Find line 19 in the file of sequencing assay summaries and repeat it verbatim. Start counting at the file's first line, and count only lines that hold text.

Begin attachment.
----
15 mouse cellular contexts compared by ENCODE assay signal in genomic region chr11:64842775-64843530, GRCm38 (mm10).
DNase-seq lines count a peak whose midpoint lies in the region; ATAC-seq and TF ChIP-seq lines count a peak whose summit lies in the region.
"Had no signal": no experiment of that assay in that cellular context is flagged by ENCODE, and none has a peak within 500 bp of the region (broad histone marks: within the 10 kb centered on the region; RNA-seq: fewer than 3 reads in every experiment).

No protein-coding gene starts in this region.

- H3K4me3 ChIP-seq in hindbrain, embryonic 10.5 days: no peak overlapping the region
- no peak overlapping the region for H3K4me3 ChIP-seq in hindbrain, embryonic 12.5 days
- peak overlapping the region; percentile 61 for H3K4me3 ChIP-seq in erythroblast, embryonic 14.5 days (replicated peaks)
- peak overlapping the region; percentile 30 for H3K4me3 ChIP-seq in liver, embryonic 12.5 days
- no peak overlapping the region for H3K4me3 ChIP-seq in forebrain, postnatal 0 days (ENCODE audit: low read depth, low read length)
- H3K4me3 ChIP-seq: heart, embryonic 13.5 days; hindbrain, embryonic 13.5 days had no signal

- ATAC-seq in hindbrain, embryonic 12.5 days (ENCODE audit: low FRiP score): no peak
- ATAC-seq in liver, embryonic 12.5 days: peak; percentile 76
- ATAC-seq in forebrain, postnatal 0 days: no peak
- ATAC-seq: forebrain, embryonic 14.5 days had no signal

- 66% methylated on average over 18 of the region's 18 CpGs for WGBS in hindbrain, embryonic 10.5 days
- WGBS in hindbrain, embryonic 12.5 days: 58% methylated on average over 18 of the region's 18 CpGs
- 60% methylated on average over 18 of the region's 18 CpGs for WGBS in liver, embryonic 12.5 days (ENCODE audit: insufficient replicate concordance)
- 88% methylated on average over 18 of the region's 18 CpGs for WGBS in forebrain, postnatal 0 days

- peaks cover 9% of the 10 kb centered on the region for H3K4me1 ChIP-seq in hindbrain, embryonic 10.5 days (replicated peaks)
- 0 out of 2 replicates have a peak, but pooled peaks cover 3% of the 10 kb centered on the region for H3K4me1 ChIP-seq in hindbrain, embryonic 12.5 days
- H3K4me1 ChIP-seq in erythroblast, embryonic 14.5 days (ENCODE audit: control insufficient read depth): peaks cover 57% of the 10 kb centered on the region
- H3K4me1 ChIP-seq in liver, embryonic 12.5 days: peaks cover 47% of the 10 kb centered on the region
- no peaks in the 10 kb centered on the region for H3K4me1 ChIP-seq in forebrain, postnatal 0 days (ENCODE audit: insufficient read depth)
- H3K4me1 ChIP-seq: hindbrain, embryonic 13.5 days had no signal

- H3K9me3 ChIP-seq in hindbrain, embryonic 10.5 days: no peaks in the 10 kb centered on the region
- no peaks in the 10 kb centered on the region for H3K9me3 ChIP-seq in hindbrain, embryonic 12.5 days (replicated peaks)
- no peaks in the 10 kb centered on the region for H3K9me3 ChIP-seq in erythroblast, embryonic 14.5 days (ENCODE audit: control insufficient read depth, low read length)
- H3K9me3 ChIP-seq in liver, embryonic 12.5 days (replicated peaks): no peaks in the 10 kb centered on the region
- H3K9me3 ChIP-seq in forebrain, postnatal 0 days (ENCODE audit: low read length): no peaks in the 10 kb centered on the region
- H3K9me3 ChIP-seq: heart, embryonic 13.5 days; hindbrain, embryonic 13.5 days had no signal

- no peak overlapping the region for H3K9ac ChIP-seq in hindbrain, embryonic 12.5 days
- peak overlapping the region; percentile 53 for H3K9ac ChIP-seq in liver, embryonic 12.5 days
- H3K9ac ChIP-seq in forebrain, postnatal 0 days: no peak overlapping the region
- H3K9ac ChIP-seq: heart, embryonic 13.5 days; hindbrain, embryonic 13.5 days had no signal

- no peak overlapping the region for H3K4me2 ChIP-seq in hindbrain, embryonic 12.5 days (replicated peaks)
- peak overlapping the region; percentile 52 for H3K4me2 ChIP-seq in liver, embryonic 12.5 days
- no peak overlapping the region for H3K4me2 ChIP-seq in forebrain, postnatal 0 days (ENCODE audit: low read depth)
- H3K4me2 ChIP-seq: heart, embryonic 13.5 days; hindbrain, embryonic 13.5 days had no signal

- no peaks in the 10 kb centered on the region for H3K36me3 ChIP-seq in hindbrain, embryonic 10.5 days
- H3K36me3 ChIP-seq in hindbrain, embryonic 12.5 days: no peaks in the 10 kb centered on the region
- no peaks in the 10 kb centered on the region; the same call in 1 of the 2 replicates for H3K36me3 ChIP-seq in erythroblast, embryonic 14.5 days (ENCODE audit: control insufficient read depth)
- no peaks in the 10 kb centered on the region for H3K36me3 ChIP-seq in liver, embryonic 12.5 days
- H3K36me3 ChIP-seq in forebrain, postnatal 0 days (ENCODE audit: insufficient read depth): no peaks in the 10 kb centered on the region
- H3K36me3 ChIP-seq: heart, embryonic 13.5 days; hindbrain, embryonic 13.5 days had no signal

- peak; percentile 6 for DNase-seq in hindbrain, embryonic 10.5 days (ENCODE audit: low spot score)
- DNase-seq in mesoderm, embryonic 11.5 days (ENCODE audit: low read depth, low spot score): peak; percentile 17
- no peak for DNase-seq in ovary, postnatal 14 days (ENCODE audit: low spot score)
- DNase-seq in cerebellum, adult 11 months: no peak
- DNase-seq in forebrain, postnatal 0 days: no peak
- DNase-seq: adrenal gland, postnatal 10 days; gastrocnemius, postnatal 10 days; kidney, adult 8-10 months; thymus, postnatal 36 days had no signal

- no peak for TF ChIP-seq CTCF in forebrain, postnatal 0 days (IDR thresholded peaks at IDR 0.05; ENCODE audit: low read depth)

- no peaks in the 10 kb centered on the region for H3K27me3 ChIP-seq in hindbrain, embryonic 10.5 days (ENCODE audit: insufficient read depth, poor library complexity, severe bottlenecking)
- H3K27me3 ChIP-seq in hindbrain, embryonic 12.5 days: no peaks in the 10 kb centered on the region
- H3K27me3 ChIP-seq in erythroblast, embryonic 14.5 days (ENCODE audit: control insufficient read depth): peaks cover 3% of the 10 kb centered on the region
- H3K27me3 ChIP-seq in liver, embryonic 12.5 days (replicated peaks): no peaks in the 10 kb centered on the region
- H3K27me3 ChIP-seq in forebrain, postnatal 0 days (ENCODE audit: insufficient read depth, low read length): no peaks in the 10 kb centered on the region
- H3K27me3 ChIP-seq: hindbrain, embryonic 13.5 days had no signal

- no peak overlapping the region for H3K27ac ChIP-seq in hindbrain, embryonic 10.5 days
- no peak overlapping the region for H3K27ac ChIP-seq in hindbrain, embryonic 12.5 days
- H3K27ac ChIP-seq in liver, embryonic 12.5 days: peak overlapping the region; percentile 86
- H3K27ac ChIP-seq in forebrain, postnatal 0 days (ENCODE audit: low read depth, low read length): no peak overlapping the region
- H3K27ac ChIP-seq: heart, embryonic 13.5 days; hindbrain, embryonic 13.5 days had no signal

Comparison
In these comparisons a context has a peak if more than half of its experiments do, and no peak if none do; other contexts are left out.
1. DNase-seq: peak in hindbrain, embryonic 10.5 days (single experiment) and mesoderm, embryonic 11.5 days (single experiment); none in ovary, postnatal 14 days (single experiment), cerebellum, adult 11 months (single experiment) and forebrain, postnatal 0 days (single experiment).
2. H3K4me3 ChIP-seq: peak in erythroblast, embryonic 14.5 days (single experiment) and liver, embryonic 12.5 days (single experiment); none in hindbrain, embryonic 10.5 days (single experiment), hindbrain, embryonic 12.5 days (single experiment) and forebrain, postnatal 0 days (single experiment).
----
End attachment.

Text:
- peaks cover 9% of the 10 kb centered on the region for H3K4me1 ChIP-seq in hindbrain, embryonic 10.5 days (replicated peaks)